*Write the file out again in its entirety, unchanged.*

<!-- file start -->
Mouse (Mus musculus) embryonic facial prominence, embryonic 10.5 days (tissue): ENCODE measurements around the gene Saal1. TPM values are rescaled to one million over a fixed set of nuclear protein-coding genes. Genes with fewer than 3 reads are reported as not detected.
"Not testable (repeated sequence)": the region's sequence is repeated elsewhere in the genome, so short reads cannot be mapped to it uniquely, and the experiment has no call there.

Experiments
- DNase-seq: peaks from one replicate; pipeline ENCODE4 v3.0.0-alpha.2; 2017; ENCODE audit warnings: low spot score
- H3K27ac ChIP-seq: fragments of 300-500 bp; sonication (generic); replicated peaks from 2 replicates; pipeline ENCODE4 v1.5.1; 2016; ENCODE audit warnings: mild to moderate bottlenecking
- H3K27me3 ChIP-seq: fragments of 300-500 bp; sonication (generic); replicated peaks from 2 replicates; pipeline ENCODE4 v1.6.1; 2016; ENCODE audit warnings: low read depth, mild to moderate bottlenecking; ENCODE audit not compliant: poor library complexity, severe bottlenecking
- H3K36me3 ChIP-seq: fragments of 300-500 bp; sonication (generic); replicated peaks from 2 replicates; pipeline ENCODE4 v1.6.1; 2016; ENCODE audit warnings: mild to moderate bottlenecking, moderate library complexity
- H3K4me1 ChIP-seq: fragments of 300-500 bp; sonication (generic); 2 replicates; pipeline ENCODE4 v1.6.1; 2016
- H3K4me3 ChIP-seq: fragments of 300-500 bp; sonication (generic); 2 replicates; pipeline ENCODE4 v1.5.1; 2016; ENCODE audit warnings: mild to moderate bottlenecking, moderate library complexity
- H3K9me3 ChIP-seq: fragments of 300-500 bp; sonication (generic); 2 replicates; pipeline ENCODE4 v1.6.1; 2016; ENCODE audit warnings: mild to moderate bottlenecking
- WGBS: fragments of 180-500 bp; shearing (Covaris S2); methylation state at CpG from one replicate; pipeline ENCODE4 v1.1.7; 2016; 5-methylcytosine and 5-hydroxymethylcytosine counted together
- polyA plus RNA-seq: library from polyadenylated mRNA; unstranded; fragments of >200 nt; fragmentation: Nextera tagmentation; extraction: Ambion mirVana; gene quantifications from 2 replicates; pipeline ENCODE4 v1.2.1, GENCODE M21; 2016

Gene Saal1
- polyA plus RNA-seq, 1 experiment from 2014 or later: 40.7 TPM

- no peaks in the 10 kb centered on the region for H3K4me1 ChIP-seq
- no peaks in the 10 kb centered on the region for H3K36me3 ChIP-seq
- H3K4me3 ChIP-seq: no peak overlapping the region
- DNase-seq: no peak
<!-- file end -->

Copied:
Mouse (Mus musculus) embryonic facial prominence, embryonic 10.5 days (tissue): ENCODE measurements around the gene Saal1. TPM values are rescaled to one million over a fixed set of nuclear protein-coding genes. Genes with fewer than 3 reads are reported as not detected.
"Not testable (repeated sequence)": the region's sequence is repeated elsewhere in the genome, so short reads cannot be mapped to it uniquely, and the experiment has no call there.

Experiments
- DNase-seq: peaks from one replicate; pipeline ENCODE4 v3.0.0-alpha.2; 2017; ENCODE audit warnings: low spot score
- H3K27ac ChIP-seq: fragments of 300-500 bp; sonication (generic); replicated peaks from 2 replicates; pipeline ENCODE4 v1.5.1; 2016; ENCODE audit warnings: mild to moderate bottlenecking
- H3K27me3 ChIP-seq: fragments of 300-500 bp; sonication (generic); replicated peaks from 2 replicates; pipeline ENCODE4 v1.6.1; 2016; ENCODE audit warnings: low read depth, mild to moderate bottlenecking; ENCODE audit not compliant: poor library complexity, severe bottlenecking
- H3K36me3 ChIP-seq: fragments of 300-500 bp; sonication (generic); replicated peaks from 2 replicates; pipeline ENCODE4 v1.6.1; 2016; ENCODE audit warnings: mild to moderate bottlenecking, moderate library complexity
- H3K4me1 ChIP-seq: fragments of 300-500 bp; sonication (generic); 2 replicates; pipeline ENCODE4 v1.6.1; 2016
- H3K4me3 ChIP-seq: fragments of 300-500 bp; sonication (generic); 2 replicates; pipeline ENCODE4 v1.5.1; 2016; ENCODE audit warnings: mild to moderate bottlenecking, moderate library complexity
- H3K9me3 ChIP-seq: fragments of 300-500 bp; sonication (generic); 2 replicates; pipeline ENCODE4 v1.6.1; 2016; ENCODE audit warnings: mild to moderate bottlenecking
- WGBS: fragments of 180-500 bp; shearing (Covaris S2); methylation state at CpG from one replicate; pipeline ENCODE4 v1.1.7; 2016; 5-methylcytosine and 5-hydroxymethylcytosine counted together
- polyA plus RNA-seq: library from polyadenylated mRNA; unstranded; fragments of >200 nt; fragmentation: Nextera tagmentation; extraction: Ambion mirVana; gene quantifications from 2 replicates; pipeline ENCODE4 v1.2.1, GENCODE M21; 2016

Gene Saal1
- polyA plus RNA-seq, 1 experiment from 2014 or later: 40.7 TPM

- no peaks in the 10 kb centered on the region for H3K4me1 ChIP-seq
- no peaks in the 10 kb centered on the region for H3K36me3 ChIP-seq
- H3K4me3 ChIP-seq: no peak overlapping the region
- DNase-seq: no peak